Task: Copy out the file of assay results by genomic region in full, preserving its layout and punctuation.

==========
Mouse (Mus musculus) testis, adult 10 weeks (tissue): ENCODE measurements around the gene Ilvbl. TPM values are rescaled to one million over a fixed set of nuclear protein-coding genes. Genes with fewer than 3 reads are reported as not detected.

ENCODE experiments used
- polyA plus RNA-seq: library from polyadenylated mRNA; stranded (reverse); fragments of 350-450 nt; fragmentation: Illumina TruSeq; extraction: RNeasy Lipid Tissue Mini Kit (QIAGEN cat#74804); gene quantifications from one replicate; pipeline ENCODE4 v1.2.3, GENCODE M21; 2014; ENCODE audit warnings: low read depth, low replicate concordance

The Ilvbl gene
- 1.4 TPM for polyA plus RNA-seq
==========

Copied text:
Mouse (Mus musculus) testis, adult 10 weeks (tissue): ENCODE measurements around the gene Ilvbl. TPM values are rescaled to one million over a fixed set of nuclear protein-coding genes. Genes with fewer than 3 reads are reported as not detected.

ENCODE experiments used
- polyA plus RNA-seq: library from polyadenylated mRNA; stranded (reverse); fragments of 350-450 nt; fragmentation: Illumina TruSeq; extraction: RNeasy Lipid Tissue Mini Kit (QIAGEN cat#74804); gene quantifications from one replicate; pipeline ENCODE4 v1.2.3, GENCODE M21; 2014; ENCODE audit warnings: low read depth, low replicate concordance

The Ilvbl gene
- 1.4 TPM for polyA plus RNA-seq